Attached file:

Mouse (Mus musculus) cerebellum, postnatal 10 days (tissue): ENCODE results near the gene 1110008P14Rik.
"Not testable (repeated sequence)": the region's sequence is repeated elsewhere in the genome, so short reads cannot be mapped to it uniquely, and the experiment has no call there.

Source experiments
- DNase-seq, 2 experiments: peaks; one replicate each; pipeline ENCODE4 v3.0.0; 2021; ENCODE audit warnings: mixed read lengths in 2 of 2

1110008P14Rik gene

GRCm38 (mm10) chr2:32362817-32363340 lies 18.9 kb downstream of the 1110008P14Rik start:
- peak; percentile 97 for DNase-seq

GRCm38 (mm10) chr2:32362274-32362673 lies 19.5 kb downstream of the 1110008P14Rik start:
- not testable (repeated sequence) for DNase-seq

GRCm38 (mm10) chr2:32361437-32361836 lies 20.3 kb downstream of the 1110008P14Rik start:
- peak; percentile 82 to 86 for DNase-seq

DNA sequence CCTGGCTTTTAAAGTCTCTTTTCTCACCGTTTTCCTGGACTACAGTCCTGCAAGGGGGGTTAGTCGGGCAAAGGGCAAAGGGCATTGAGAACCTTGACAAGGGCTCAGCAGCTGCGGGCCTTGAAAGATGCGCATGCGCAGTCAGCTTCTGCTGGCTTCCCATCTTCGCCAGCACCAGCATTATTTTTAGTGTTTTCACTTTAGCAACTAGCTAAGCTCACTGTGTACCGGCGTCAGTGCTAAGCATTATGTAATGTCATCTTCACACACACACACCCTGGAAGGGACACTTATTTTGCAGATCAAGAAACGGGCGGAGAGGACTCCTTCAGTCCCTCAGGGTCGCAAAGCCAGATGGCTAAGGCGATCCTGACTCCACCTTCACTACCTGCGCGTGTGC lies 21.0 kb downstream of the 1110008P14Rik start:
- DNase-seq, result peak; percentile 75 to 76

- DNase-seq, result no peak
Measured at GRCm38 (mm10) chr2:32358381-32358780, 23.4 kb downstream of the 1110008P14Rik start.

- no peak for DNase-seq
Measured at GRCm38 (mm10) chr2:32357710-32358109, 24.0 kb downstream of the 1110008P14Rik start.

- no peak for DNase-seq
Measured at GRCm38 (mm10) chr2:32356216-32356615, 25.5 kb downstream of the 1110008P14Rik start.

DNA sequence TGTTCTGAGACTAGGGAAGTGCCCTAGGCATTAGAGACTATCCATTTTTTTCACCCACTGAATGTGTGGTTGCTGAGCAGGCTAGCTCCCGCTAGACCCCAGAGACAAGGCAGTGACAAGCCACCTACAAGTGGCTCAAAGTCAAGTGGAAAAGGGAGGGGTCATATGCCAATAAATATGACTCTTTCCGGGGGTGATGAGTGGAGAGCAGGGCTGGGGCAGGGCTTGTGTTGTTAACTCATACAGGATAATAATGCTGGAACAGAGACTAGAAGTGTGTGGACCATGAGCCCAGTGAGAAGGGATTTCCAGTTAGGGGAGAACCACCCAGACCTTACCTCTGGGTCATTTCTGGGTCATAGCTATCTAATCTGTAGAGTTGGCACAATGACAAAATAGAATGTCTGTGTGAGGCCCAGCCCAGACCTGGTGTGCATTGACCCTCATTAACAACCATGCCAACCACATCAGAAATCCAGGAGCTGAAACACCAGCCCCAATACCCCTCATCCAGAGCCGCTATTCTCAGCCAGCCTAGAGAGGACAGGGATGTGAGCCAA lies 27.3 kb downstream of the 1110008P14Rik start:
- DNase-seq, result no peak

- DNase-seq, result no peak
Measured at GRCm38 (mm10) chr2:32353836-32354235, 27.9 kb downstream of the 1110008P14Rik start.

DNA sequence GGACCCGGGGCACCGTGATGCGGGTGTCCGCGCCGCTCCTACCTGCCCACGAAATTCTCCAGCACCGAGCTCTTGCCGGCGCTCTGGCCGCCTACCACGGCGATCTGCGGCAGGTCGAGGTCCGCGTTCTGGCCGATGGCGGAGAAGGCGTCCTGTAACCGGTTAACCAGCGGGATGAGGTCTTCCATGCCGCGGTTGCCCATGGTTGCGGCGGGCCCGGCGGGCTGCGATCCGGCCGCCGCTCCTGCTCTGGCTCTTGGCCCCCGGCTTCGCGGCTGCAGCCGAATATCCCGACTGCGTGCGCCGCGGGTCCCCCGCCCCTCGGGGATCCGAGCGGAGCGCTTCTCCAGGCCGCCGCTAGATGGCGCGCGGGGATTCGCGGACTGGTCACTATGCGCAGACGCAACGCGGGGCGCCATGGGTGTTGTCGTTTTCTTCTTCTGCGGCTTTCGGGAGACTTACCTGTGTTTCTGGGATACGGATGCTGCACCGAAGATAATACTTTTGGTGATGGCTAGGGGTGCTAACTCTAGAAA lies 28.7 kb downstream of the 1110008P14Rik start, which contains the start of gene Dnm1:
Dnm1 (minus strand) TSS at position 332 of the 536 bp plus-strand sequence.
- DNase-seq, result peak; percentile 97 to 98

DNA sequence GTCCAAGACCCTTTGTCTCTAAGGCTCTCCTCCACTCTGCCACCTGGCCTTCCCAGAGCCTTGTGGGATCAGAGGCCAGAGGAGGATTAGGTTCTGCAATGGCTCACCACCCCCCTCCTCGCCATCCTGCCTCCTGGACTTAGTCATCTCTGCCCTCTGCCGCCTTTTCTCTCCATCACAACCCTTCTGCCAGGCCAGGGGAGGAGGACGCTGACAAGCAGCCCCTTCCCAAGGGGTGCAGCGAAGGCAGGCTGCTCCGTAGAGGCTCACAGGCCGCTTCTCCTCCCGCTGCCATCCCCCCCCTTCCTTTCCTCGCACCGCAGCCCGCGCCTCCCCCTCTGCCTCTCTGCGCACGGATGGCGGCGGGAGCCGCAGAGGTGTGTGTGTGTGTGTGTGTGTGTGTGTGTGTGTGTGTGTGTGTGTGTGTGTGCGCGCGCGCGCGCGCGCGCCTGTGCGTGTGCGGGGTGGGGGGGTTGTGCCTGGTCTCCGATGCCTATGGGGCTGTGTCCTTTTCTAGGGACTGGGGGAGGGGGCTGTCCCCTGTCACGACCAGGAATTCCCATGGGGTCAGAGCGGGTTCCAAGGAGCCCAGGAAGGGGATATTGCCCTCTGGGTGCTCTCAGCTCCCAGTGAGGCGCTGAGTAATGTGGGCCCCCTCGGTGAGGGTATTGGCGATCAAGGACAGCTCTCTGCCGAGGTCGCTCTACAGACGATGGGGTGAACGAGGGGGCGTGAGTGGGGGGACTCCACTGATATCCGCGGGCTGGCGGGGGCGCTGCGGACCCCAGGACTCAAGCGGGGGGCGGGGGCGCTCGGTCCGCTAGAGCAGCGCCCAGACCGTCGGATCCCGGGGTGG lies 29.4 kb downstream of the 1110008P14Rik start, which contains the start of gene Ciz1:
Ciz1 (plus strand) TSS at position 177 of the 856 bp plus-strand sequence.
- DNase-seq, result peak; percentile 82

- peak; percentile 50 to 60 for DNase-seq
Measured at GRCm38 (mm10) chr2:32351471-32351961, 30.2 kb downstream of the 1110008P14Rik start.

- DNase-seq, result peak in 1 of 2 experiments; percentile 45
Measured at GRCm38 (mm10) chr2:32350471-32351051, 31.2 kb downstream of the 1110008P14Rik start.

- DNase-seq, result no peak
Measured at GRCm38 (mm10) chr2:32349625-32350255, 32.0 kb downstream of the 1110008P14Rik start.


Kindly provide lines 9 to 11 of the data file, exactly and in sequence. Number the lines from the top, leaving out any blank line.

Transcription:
- not testable (repeated sequence) for DNase-seq

GRCm38 (mm10) chr2:32361437-32361836 lies 20.3 kb downstream of the 1110008P14Rik start:
- peak; percentile 82 to 86 for DNase-seq